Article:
Over on the provincial government side, we continue to demand an actual B.C. Wild Salmon Strategy, which has been promised, and is often referred to by provincial politicians and bureaucrats, but doesn’t actually exist. It’s a long convoluted story, but the crux of it is that back in 2018 Premier Horgan and some people in his office with close ties to the commercial and charter fishing industries cobbled together a Wild Salmon Advisory Council to come up with some recommendations that would be used to create a B.C. Wild Salmon Strategy. While the council had some great people on it, there were no academic scientists, no conservation advocacy groups like Watershed Watch, very few people from interior communities, and heavy over-representation from the commercial and sportfishing business sectors. The public consultation process was marked by small handful of meetings announced on extremely short notice just before the winter holidays, and mostly in coastal fishing towns, with only a couple public meetings in Interior communities that also rely on salmon.

The councils’ recommendations contained some worthy advice on things like habitat, but glossed over key areas of provincial responsibility (like steelhead management), completely ignored salmon farms, and focused heavily on revitalizing the status quo commercial and sport fisheries, with almost no attention to the economic importance of non-consumptive uses of salmon (like wildlife viewing). Not surprisingly, the Councils’ recommendations were strongly criticized by many conservationists and scientists.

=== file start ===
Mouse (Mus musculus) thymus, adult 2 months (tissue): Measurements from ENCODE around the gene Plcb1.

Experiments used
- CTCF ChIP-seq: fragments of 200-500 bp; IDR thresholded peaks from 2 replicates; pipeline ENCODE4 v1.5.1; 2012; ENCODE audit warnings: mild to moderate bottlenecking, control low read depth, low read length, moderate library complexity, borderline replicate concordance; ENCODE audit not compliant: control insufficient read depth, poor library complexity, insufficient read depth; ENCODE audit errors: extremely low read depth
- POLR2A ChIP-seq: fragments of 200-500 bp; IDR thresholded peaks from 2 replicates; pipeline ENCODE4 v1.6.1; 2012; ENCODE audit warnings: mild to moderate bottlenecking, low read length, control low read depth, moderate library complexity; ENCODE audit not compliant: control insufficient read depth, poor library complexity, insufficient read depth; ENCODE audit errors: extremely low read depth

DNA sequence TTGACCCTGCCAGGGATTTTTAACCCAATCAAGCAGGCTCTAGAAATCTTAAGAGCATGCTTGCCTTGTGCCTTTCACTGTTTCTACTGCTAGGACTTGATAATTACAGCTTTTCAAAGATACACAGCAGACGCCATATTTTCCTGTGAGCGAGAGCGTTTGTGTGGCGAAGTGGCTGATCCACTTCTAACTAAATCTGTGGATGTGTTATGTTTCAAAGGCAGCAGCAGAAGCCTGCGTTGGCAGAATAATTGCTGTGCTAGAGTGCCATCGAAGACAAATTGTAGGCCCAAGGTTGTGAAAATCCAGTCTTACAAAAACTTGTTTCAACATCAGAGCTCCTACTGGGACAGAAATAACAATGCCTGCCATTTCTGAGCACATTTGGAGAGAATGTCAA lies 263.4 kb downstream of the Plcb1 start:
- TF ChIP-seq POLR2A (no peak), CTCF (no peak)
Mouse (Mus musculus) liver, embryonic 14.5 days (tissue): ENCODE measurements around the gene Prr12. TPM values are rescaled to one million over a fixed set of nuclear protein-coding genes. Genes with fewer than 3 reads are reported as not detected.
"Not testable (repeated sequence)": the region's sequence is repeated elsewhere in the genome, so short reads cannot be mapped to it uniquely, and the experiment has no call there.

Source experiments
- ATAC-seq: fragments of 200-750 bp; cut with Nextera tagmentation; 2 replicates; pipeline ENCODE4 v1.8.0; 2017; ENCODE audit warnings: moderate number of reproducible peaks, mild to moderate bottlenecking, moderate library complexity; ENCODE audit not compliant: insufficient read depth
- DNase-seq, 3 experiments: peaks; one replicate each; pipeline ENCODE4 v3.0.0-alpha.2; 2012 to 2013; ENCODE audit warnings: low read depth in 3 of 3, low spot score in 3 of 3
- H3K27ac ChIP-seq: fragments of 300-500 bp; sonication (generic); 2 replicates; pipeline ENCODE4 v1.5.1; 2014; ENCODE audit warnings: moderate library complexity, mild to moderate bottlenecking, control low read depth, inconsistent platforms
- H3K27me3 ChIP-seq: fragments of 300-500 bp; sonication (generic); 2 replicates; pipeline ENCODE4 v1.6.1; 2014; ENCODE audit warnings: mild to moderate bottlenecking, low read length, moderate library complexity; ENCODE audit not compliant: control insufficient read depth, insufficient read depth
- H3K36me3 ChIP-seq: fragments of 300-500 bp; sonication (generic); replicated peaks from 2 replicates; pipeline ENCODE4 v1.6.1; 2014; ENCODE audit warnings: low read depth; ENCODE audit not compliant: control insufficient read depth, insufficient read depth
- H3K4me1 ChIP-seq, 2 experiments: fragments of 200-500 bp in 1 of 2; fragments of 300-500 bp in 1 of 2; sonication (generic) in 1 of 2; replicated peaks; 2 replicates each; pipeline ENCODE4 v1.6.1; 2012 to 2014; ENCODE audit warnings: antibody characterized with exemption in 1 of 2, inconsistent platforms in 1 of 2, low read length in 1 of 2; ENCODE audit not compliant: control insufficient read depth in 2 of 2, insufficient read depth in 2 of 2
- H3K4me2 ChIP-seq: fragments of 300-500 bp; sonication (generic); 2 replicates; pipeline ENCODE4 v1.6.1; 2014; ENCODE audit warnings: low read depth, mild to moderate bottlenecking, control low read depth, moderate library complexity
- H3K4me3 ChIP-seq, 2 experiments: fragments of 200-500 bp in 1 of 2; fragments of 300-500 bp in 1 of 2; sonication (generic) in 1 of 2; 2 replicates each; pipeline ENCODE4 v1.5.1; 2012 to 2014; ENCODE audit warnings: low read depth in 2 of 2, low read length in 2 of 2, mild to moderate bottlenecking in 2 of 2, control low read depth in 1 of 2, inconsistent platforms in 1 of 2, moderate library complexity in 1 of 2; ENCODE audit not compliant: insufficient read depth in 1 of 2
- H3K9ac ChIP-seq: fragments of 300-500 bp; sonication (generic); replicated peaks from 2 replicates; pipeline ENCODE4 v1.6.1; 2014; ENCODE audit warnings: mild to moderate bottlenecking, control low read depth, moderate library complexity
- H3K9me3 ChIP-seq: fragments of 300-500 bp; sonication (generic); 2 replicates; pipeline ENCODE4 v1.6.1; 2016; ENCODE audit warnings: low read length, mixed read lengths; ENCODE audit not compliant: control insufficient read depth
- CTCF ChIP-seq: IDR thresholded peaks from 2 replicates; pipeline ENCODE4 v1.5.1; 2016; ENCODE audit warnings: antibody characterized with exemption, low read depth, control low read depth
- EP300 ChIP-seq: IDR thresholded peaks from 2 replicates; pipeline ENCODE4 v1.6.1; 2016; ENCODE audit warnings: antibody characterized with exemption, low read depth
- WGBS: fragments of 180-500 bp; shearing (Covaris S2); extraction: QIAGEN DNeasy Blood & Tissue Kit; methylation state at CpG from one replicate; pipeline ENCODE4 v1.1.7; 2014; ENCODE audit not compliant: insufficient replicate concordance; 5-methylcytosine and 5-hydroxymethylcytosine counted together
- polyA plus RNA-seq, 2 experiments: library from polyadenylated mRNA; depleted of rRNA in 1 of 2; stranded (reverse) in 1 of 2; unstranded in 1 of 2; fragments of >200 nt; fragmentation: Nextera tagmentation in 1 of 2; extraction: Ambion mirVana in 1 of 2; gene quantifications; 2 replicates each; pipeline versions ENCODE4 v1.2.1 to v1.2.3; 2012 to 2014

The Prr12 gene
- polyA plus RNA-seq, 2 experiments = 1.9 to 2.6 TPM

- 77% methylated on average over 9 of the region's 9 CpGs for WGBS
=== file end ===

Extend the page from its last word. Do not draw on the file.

To be fair, the province has done a bit of good work on salmon by supporting the B.C. Salmon Restoration and Innovation Fund, alongside the feds, not to mention all that support for Watershed Security Initiatives that we helped bring about.

The next step Premier Horgan had promised to take, was to use those flawed council recommendations, and the public feedback they’d heard about them, to create a “Made in B.C. Wild Salmon Strategy.” But that never happened, and if you ask a provincial bureaucrat to send you a copy of the strategy, you’ll get any number of different answers, most of them referring back to the flawed council recommendations, which were never supposed to be the final strategy guiding our province’s important work on wild salmon.

So here we are, with a B.C. Wild Salmon Strategy that doesn’t actually exist. Watershed Watch and our allies are NOT letting this one slide. We are not going to keep pretending the emperor is wearing clothes.

Earlier this month with met with the minister responsible for the elusive B.C. wild salmon strategy—Nathan Cullen, along with his top staff—and put them on notice that the charade is over. We are keen to help and contribute our expertise when Minister Cullen gets on with the long overdue work of creating B.C.’s missing Wild Salmon Strategy. But we won’t let him or his government go on pretending that they have one.

Sorry, I guess that wasn’t as short and sweet as I’d hoped, but I get pretty fired up about these government shenanigans. 

Your support for this work makes all the difference. Whether you meet with your MP, MLA, local government rep, write letters, share our stuff on social media, or donate so we can keep the lights on, it all helps.